In the message, bin Laden praised as a "hero" Nigerian national Umar Farouk Abdulmutallab who allegedly tried to detonate explosives on a Northwest Airlines plane approaching Detroit on December 25 but was foiled by passengers.
"The message that was conveyed through the (attacked) plane of the hero Umar Farouk is to stress earlier messages delivered to you by the heroes of the 11" September attack, he said.
"That (message) is, that America should not dream of security until we enjoy it as a reality in Palestine."
The authenticity of the recording could not immediately be verified, but Al-Jazeera said the voice was bin Laden's and IntelCenter said it appeared to be genuine.
"From Osama to Obama: Had we been able to deliver our messages to you in words, we would not have sent them by planes," the statement said.
"It is not fair that you (America) enjoy a good life while our brothers in Gaza endure the worst standard of living. Therefore, God willing, our attacks against you will continue as long as you maintain your support to Israel."
IntelCenter said it considered bin Laden's choice of the phrase "Peace be upon those who follow guidance" as "a possible indicator of an upcoming attack" in the next 12 months.
Al-Qaeda in the Arabian Peninsula (AQAP) had claimed responsibility for the Christmas Day plane attack, and analysts said bin Laden through his statement is stressing he is still in overall control of the network.
Washington has accused AQAP of training Abdulmutallab, who spent some time in Yemen.
The US administration is putting pressure on Yemen to clamp down on Al-Qaeda militants in the impoverished country, and an international meeting to discuss militancy in Yemen will be held on January 27 in London.
British Foreign Secretary David Miliband said the foiled Christmas attack marks a "new phase" in Al-Qaeda's campaign against the West.
"The heart of the Al-Qaeda senior leadership remains on the Afghan/Pakistan border," Miliband said, echoing the view held by many security experts about their whereabouts.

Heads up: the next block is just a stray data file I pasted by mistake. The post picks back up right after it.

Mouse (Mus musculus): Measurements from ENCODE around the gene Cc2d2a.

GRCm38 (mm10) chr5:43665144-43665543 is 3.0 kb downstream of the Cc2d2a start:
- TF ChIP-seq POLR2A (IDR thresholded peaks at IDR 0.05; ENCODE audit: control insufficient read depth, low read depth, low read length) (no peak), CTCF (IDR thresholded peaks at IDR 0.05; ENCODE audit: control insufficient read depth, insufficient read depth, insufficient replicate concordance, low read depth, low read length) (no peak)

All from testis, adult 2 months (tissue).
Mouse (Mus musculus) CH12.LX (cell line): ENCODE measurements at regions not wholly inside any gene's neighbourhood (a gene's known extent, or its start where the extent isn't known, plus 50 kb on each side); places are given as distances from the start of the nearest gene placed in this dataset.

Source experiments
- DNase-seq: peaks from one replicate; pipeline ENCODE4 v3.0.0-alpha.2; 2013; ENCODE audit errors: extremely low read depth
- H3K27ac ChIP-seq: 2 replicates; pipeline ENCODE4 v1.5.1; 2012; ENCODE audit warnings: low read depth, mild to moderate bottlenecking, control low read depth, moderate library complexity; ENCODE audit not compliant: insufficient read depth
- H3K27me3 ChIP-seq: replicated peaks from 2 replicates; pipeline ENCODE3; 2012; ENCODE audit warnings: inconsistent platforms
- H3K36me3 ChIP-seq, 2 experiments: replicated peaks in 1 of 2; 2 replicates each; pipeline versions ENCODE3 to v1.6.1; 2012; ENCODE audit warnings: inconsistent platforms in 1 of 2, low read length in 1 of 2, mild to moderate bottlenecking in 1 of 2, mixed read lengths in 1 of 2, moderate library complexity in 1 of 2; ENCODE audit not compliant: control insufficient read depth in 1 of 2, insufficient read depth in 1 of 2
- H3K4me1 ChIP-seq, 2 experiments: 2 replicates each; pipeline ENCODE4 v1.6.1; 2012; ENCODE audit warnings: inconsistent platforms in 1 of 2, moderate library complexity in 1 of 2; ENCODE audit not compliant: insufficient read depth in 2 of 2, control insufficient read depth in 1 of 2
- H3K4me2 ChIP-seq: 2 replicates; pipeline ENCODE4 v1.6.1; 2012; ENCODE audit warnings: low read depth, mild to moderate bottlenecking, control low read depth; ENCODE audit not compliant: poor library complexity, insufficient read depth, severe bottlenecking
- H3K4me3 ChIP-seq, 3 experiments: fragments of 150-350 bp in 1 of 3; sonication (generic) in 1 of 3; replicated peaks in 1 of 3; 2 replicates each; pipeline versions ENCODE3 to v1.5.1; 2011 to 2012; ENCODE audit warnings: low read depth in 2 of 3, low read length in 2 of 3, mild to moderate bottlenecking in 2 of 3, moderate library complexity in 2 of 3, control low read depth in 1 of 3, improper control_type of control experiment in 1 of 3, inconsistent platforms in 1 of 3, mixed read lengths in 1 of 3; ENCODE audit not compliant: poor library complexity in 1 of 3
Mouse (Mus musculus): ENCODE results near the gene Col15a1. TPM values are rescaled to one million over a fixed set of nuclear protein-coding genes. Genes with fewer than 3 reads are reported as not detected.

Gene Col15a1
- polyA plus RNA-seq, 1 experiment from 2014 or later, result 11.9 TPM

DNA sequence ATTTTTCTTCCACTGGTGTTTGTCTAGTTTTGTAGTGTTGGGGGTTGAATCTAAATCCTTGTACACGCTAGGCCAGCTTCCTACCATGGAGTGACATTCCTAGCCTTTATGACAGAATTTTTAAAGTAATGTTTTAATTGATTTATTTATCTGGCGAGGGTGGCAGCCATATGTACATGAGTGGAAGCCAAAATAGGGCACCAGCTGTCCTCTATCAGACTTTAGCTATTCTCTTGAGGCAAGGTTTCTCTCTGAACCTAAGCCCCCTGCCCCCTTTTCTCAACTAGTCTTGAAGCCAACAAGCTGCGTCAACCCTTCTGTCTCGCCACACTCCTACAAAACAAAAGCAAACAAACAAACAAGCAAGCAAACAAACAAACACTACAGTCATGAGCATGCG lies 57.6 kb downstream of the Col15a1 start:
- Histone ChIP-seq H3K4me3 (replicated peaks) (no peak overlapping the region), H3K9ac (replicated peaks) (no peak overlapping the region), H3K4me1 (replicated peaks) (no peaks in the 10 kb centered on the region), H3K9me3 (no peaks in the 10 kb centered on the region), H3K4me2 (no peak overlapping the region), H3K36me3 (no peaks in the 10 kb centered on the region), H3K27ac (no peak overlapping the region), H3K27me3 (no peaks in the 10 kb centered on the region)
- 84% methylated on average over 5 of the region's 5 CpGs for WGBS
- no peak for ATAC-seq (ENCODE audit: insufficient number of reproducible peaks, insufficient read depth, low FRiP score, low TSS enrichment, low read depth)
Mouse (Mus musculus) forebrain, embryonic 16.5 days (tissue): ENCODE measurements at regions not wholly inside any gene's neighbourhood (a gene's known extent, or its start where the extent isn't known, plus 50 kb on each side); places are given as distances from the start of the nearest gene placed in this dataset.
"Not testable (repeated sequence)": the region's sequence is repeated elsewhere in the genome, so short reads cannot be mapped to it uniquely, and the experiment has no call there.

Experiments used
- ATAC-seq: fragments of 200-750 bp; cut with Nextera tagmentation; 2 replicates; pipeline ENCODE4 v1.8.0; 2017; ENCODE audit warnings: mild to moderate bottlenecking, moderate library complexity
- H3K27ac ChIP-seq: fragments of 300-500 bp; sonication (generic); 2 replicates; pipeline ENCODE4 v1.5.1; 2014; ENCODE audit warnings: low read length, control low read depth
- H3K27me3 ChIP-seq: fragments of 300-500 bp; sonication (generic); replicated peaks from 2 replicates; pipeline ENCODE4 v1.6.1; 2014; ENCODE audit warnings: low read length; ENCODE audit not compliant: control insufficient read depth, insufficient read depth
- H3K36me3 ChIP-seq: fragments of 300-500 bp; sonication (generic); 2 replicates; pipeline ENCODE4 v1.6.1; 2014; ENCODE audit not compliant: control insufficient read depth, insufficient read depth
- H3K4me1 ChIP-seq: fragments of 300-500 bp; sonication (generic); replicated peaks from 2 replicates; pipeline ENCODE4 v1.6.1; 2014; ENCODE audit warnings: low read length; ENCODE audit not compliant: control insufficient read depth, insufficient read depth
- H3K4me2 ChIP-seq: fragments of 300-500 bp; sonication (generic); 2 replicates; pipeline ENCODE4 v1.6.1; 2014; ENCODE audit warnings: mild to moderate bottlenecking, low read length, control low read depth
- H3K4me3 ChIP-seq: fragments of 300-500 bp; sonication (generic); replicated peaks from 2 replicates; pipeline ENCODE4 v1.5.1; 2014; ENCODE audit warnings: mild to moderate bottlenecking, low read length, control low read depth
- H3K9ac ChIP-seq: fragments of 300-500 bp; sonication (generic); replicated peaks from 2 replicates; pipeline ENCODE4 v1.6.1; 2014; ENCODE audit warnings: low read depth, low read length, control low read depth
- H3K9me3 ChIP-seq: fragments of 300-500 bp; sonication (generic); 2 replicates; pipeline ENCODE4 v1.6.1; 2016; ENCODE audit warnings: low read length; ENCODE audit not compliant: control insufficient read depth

"But there is a real issue in Yemen -- the fact that Al-Qaeda in the Arabian Peninsula should have tried to strike in Detroit marks a new phase in the campaign and that's why there's an important meeting on Yemen on Wednesday."
Yemen has intensified its campaign against Al-Qaeda, launching waves of air strikes on the extremists' hideouts, and insists it can battle the group on its own, without any foreign military intervention.
Sanaa stopped granting visas to foreigners at airports on Thursday in a bid to curb a feared inflow of militants, believed to be training with Al-Qaeda.
The US Senate Foreign Relations Committee released a report this week warning AQAP might be training as many as three dozen Americans who converted to Islam in prison.
Intelligence reports have pointed for some time at Yemen as a new hub for Al-Qaeda fighters as pressure increases on them in Afghanistan and Pakistan.
Michael Leiter, director of the US National Counterterrorism Center, told lawmakers in September that Yemen could become a base for Al-Qaeda to train and plot anti-US attacks.
Analysts believe the problems facing Yemen, including a Shiite rebellion in the north, secessionism in the south, and poverty, create a perfect environment for Al-Qaeda to thrive.
A US grand jury has indicted 23-year-old Abdulmutallab on six counts arising from the attempt to blow up the jet packed with 279 passengers and 11 crew on Northwest Airlines Flight 253 from Amsterdam.
Bin Laden, who has a 50-million-dollar bounty on his head, last made a public statement four months ago when he was quoted as urging European countries to withdraw their forces from Afghanistan.